By the time this gets in a newsletter, I will be 68. I am way overweight. I have never worn makeup. I have been told I look years younger than I am. The one thing that bothers me is I have loose, baggy skin under my eyes.
When I wore glasses, it was covered up. Now with eye surgery, no glasses, the bags are very, very obvious. Is there a way to lessen or get rid of them? Thanks for any help you can give.
By knitter926 from Bloomington, IL
How long should I use tea bags for my under eye bags?
By Morgan from Counna, MI
Be sure they are very cold when you apply them (in the fridge overnight) & keep them on your eyes for about 10 or 15 minutes or until they warm up to body temp.
It wouldn't hurt to have 2 sets (or a total of 4 used tea bags) this way you could use one set for about 5-7 minutes, then switch to a brand-new cold set when the first set gets a little warm!
Here's a tip:
So you don't have to get up & go to the fridge during your session, keep your second set of tea bags cold by keeping all of the used tea bags in a cold ceramic or glass bowl overnight in the fridge with a second matching bowl stacked directly under the bowl with tea bags, then when you take the bowls out of the fridge right before you use them, put several ice cubes in the bottom bowl then place the other bowl back on top. That way, the bowl on the top that has the tea bags will continue stay cold & you won't have to get up & run to the fridge!
* Remember, it's both cold and the Tannic acid in the tea bags that brings your swollen, baggy eyes back to normal.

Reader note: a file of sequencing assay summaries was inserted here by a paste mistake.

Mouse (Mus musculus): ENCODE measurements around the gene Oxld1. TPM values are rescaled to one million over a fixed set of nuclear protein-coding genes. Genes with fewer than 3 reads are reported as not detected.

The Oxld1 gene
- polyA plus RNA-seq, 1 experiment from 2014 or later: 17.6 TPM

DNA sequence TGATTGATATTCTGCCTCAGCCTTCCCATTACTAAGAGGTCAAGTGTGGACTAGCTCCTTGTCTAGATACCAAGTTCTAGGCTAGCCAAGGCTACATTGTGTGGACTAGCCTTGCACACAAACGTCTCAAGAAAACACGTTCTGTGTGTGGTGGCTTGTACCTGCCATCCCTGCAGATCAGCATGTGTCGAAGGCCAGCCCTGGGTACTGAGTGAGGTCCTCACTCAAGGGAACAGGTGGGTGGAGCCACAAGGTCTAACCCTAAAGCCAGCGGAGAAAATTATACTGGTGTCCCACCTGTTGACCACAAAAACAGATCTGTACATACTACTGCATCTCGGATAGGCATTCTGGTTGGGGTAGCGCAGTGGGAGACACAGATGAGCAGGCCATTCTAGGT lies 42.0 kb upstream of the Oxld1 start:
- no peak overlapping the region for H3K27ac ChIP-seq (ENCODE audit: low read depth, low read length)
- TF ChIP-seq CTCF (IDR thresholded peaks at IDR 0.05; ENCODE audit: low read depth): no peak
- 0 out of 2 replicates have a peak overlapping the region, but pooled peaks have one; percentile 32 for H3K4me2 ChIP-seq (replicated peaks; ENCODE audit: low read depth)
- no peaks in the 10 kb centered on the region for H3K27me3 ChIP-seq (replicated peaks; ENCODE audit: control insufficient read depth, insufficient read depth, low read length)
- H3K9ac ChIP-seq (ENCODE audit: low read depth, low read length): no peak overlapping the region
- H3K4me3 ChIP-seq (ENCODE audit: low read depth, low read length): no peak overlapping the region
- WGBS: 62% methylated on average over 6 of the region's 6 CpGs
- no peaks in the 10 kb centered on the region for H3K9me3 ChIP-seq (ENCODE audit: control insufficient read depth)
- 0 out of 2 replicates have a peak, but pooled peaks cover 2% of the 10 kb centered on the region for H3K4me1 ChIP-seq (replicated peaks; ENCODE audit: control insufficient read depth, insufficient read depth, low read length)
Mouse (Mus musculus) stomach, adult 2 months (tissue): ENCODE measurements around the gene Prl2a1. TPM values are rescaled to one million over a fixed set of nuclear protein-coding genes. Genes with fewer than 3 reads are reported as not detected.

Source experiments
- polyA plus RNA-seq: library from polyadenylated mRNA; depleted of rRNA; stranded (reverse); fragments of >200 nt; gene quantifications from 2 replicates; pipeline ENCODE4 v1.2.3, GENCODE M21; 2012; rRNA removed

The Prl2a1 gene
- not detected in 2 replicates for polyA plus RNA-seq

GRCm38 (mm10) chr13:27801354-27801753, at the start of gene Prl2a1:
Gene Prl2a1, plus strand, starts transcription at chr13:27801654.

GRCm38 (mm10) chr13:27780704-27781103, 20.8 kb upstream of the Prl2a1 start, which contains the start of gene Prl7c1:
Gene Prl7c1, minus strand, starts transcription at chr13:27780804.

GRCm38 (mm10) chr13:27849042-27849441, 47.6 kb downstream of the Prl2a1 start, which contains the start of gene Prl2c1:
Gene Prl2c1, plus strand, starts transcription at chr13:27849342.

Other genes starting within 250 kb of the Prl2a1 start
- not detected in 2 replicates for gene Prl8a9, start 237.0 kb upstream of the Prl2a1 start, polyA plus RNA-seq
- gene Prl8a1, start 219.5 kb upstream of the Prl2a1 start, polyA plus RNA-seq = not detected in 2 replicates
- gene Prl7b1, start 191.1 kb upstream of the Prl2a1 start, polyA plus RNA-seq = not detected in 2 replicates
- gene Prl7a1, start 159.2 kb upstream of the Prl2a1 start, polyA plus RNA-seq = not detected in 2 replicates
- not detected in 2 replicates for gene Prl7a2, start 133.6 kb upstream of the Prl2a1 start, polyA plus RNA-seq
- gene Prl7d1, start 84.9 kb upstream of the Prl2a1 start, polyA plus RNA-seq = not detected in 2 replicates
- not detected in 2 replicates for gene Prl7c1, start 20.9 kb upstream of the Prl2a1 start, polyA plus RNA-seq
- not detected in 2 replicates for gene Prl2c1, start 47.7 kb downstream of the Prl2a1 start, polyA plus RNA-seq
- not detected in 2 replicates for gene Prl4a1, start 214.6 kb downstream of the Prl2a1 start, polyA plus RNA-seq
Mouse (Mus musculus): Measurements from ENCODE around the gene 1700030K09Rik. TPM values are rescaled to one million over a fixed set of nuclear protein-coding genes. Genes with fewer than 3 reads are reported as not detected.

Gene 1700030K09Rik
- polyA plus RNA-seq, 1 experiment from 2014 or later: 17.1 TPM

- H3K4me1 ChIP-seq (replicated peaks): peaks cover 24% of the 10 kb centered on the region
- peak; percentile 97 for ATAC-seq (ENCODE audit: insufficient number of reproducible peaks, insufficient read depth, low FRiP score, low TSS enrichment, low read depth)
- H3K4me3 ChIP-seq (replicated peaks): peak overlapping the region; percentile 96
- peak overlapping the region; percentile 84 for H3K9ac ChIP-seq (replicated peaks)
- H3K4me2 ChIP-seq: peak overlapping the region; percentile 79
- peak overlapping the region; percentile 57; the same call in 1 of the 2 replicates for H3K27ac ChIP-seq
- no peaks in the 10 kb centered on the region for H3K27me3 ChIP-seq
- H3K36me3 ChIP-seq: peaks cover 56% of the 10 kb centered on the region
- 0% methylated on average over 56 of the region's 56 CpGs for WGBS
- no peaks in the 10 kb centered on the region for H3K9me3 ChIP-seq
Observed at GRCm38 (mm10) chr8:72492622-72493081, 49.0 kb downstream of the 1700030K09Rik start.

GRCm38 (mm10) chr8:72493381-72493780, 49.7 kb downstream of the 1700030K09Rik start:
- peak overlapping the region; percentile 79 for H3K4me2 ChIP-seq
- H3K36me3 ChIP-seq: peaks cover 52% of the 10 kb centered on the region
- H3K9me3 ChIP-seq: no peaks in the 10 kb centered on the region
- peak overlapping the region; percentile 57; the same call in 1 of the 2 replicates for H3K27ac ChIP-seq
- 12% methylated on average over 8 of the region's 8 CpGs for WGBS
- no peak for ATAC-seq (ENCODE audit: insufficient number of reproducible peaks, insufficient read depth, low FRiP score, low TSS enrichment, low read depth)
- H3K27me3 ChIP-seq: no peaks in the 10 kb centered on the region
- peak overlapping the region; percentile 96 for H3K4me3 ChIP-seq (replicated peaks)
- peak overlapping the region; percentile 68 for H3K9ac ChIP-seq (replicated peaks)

You can also buy a cold eye mask that's filled with gel that you put in the fridge each night. They cost around $7 & you can usually find them at your local Drug Store. These are handy & less messy but you won't get the added benefit from the Tannic Acid in the Tea.
See photo below:
What's the best natural way to 'depuff' eye bags?
Rikku from Manila, Philippines
By Kings Kid
An anti-inflammatory topical steroid that shrinks swollen tissue by constricting blood vessels, hydrocortisone is often used to stop the itching caused by chronic skin conditions like eczema and contact dermatitis, and it's also an ingredient in vaginal and hemorrhoidal creams. OTC topical steroids can contain just 1 percent hydrocortisone, which should be safe, says Dina D. Strachan, M.D., a dermatologist in private practice in New York City.
Be careful, though, when applying the creams to sensitive spots such as the eyelids, armpits, and groin (all places where eczema, rashes, and allergic reactions are particularly common). In these locations, skin is thinner and more folds exist, so skin hits skin often, which can cause medications to penetrate more deeply. These areas are also prone to stretch marks, irritation, hypopigmentation (lightening), and "a crinkly, cigarette-paper appearance," Strachan explains -- a good reason to avoid that old beauty-queen trick of using hemorrhoidal cream to de-puff eye bags, experts say. In fact, last year the makers of Preparation H issued a warning cautioning consumers to avoid applying hemorrhoid cream to the face. (02/14/2008)
Also, you used to could buy an eye mask with gel enclosed inside it in the Health and Beauty Aids section of pharmacies. I do have one of those and keep it in my refrigerator in a Ziploc bag. It works wonderfully when needed. Try Walgreen's, Walmart, K-Mart, Rite-Aid or other stores and you may be able to locate one. Good Luck! (02/23/2008)
By BB's Mom
By Mickelle Hollars